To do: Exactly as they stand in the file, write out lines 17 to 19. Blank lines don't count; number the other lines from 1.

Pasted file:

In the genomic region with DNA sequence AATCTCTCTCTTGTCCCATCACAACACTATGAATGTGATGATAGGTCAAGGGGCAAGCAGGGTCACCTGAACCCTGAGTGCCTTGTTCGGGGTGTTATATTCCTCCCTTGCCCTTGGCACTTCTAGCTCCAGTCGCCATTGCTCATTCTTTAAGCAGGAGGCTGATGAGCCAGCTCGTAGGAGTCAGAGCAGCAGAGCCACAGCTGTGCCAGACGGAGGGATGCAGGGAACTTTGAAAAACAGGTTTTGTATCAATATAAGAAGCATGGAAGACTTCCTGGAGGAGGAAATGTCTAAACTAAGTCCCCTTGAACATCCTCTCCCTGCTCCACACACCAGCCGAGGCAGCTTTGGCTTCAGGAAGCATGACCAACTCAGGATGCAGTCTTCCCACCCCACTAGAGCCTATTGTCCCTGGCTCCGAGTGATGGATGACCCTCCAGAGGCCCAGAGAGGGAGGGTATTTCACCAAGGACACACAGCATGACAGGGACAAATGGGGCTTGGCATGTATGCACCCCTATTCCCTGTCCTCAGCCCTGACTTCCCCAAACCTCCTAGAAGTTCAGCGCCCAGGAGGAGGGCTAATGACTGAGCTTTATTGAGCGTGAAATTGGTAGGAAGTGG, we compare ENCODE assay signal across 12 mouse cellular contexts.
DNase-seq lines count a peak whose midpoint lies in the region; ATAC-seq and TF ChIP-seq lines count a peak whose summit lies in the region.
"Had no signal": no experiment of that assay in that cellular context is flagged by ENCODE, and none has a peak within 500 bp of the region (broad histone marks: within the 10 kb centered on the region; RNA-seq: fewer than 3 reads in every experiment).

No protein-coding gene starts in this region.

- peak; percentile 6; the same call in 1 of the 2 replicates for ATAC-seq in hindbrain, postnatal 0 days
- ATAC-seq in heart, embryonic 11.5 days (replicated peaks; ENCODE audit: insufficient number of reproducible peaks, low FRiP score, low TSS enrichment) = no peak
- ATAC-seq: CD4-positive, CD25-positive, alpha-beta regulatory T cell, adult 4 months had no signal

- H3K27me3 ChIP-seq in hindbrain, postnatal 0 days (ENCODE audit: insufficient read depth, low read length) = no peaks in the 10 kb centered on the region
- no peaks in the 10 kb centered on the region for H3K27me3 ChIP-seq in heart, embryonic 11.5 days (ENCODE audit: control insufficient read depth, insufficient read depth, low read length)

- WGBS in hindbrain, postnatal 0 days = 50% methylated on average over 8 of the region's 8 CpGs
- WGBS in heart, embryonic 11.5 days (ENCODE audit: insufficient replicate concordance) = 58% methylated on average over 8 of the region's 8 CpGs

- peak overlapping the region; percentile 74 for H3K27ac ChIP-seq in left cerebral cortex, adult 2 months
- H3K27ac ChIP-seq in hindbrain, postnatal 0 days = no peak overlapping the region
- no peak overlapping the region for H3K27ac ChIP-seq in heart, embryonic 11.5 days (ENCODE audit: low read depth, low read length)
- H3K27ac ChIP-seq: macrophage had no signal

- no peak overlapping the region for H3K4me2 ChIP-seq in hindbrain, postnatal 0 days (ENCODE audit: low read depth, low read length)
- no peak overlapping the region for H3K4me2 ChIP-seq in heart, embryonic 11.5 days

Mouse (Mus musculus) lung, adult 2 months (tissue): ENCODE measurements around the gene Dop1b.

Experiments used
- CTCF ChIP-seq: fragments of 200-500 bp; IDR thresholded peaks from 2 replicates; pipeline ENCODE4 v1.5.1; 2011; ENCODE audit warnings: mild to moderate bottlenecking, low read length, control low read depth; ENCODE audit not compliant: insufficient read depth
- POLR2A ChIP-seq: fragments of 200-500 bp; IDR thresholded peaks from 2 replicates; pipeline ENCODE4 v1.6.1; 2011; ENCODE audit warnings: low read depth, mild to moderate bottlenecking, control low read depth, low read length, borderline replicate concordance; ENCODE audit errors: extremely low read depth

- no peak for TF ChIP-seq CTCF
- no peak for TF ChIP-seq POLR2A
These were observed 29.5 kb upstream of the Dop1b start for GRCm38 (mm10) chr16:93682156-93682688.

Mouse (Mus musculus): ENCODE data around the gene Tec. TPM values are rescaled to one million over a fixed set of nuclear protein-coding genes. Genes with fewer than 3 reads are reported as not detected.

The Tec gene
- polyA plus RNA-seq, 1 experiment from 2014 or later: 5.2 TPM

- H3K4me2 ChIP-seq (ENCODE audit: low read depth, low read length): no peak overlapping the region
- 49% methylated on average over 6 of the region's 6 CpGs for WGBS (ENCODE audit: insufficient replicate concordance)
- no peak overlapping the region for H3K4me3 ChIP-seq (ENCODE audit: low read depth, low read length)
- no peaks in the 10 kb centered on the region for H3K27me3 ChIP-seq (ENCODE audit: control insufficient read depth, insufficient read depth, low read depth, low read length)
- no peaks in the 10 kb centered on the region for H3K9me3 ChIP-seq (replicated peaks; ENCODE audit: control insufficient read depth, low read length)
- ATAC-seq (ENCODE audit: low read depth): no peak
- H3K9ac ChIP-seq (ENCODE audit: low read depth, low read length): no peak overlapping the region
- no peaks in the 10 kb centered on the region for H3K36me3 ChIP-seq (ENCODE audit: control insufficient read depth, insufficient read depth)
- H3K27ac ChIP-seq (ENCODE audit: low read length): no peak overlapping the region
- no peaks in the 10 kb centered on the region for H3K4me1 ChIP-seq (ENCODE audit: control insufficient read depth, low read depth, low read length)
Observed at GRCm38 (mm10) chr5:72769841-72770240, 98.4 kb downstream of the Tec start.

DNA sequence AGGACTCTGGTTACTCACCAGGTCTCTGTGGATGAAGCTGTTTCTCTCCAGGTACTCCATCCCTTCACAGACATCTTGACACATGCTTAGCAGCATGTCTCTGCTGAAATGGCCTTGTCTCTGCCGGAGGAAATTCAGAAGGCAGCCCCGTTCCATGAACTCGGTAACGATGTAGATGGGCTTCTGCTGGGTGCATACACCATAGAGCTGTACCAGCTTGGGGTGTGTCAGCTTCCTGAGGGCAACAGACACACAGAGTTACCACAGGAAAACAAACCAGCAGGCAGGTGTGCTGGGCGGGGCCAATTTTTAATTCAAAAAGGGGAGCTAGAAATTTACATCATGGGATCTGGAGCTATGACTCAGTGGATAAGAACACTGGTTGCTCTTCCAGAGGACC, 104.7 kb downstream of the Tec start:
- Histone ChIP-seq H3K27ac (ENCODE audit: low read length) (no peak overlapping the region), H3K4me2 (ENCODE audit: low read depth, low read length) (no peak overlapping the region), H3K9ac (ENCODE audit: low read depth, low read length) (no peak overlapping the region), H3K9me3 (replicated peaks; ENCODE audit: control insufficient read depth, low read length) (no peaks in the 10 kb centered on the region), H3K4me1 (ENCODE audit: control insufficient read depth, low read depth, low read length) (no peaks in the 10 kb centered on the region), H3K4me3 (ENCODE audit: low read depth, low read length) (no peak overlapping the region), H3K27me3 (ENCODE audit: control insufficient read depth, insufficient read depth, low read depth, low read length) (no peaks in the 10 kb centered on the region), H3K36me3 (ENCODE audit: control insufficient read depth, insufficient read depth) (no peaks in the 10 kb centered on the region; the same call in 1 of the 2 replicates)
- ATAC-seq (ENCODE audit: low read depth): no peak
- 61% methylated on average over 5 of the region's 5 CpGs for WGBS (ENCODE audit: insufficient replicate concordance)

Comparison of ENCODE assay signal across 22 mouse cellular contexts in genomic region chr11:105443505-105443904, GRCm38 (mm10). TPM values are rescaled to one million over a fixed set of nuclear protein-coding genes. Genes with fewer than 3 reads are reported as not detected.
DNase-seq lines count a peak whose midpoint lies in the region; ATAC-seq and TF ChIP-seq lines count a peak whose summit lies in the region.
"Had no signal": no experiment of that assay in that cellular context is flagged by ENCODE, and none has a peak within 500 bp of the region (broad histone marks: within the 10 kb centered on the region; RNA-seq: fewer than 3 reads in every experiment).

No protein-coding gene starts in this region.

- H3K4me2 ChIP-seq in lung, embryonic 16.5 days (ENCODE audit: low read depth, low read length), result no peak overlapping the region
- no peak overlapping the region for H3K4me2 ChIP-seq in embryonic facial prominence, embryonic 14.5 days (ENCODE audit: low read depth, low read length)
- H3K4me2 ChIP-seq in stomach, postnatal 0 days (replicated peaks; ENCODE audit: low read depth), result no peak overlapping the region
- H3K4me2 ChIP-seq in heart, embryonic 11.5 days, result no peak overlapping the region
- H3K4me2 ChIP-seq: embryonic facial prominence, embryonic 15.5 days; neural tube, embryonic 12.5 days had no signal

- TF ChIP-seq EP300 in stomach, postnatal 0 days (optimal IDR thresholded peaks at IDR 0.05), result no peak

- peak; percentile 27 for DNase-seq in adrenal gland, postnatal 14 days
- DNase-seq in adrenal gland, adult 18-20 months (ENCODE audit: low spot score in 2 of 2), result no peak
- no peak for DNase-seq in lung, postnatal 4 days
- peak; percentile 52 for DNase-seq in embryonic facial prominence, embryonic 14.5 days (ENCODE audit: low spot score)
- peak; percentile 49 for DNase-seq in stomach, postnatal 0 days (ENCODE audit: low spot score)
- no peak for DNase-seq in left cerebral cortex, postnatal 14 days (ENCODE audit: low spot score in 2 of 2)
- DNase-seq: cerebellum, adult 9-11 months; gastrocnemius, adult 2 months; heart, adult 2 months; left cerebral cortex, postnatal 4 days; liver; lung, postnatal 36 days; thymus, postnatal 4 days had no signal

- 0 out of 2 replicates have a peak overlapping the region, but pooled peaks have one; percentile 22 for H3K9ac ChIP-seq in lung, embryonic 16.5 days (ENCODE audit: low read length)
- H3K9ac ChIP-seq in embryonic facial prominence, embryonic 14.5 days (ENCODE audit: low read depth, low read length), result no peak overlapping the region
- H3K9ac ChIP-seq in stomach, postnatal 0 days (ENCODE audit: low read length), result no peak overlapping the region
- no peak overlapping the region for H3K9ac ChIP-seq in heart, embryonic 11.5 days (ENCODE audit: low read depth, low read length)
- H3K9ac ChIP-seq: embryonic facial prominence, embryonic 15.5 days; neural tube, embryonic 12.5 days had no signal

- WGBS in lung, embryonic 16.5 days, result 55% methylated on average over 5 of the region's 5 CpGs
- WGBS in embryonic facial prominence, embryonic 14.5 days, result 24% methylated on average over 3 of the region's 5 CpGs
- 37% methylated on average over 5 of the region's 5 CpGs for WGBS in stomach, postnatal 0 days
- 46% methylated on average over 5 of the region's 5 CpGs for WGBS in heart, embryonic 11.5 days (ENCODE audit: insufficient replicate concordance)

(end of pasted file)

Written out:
- no peak overlapping the region for H3K4me2 ChIP-seq in heart, embryonic 11.5 days

Mouse (Mus musculus) lung, adult 2 months (tissue): ENCODE measurements around the gene Dop1b.

Experiments used